Fittingly, today you will be reading testaments to the brilliant career of Buck Henry, one of the truly great comedic minds of his generation. You will hear about so many of the iconic movies and TV shows that Buck created, wrote, and directed – groundbreaking movies and TV shows like The Graduate and Get Smart. I was privileged when I was so young, like all the rest of us, to get to know Buck who hosted so many of the early episodes of Saturday Night Live during the show’s first five seasons.
Buck played a unique role among those early hosts. He wasn’t a widely known star of anything. But he was a writer and performer and personality who inspired and grounded us at the same time. Buck was one of us. In those early years the cast consisted of just eight players – Jane, Laraine, and Gilda, and Belushi, Aykroyd, Garrett Morris, and Chevy. And then Bill Murray when Chevy left shortly into season two. The writing staff was much smaller than today’s show as well. We were less a cast and a staff of writers than a group of kids putting on a show. If there was a restaurant sketch, a writer played the waiter. All under the guidance of SNL‘s creator Lorne Michaels, who, of course, was 45 years younger than he is today.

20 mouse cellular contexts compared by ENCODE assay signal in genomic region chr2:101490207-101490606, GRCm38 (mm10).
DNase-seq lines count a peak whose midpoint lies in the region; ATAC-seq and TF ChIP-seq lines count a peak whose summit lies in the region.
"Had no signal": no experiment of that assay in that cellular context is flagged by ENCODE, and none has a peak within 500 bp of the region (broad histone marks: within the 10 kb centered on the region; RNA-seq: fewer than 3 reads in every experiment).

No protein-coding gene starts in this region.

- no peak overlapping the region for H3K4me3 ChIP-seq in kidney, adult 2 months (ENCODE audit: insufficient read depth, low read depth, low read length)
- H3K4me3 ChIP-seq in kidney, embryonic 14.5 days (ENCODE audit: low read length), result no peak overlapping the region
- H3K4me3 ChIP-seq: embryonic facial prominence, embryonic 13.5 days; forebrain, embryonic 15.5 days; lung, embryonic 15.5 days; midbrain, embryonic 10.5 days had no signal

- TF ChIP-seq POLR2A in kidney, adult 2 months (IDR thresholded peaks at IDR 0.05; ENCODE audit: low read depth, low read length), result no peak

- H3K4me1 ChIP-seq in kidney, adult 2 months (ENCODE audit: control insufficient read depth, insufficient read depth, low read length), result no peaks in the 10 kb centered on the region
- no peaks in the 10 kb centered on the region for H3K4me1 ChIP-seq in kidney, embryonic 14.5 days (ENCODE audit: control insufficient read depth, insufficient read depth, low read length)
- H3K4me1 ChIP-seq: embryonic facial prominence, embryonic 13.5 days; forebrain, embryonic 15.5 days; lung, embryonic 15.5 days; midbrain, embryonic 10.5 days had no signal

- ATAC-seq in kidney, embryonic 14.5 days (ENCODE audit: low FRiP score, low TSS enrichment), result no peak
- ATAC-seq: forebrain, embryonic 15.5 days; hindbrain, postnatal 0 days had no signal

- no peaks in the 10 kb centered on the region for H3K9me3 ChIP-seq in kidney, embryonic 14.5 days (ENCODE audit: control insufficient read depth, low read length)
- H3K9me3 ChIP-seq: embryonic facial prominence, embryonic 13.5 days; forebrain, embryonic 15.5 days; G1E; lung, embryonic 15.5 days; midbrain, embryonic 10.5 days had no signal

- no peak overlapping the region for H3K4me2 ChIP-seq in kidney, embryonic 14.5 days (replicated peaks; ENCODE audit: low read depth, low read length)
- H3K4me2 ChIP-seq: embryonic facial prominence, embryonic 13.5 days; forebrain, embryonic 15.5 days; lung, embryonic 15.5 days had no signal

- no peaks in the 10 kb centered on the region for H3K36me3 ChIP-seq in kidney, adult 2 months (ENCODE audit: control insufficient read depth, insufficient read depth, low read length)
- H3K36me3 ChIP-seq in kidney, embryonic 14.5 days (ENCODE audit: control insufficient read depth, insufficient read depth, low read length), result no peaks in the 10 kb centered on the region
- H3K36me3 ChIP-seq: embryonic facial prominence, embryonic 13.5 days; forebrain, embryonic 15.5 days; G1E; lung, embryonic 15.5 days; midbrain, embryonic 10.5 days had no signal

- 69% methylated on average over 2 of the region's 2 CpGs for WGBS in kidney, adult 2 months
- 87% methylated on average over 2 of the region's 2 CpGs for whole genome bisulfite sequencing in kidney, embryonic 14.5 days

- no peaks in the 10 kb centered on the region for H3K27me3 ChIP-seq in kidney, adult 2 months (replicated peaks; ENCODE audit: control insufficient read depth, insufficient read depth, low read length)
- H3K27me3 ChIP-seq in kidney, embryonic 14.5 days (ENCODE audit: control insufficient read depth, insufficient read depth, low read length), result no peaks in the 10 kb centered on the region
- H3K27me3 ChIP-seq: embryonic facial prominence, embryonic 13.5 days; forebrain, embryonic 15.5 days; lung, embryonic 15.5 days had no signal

When Buck hosted, the week was somehow different. He was just around, effortlessly teaching us the right attitude to write and play comedy. There was never any reason to panic and every reason to remain open to each other’s talent and inspired siliness. Buck was relaxed even when he knew full well that this week’s show was in real trouble.
He really was the show’s Uncle Roy who had a somewhat unhealthy but harmless, if somewhat mischievous interest in his young nieces, played with innocent excitement by Laraine. In Samurai Deli, Buck was the calm, deliberate straightman to Belushi’s Samurai even when John’s Samurai sword errantly sliced a bit of Buck’s forehead on live TV. Buck played the rest of the show with a prominent bandage on his pate – matched at the goodnights on the foreheads of every cast member and the musical guest.
Buck was always funny, even as he read each section of the New York Times from front page to back every single day. One day while chewing corn beef sandwiches in a delicatessen on the ground floor of 30 Rock, Buck let us in on the latest Hollywood gossip.Trotting out what I thought were my Midwestern values, I said, “I never gossip.”
“I only gossip,” he replied.
Buck was always funny. And always a mensch.
Reminds me, I really ought to make a point of paying a visit to Carl Reiner and Mel Brooks next time I’m on the West Coast.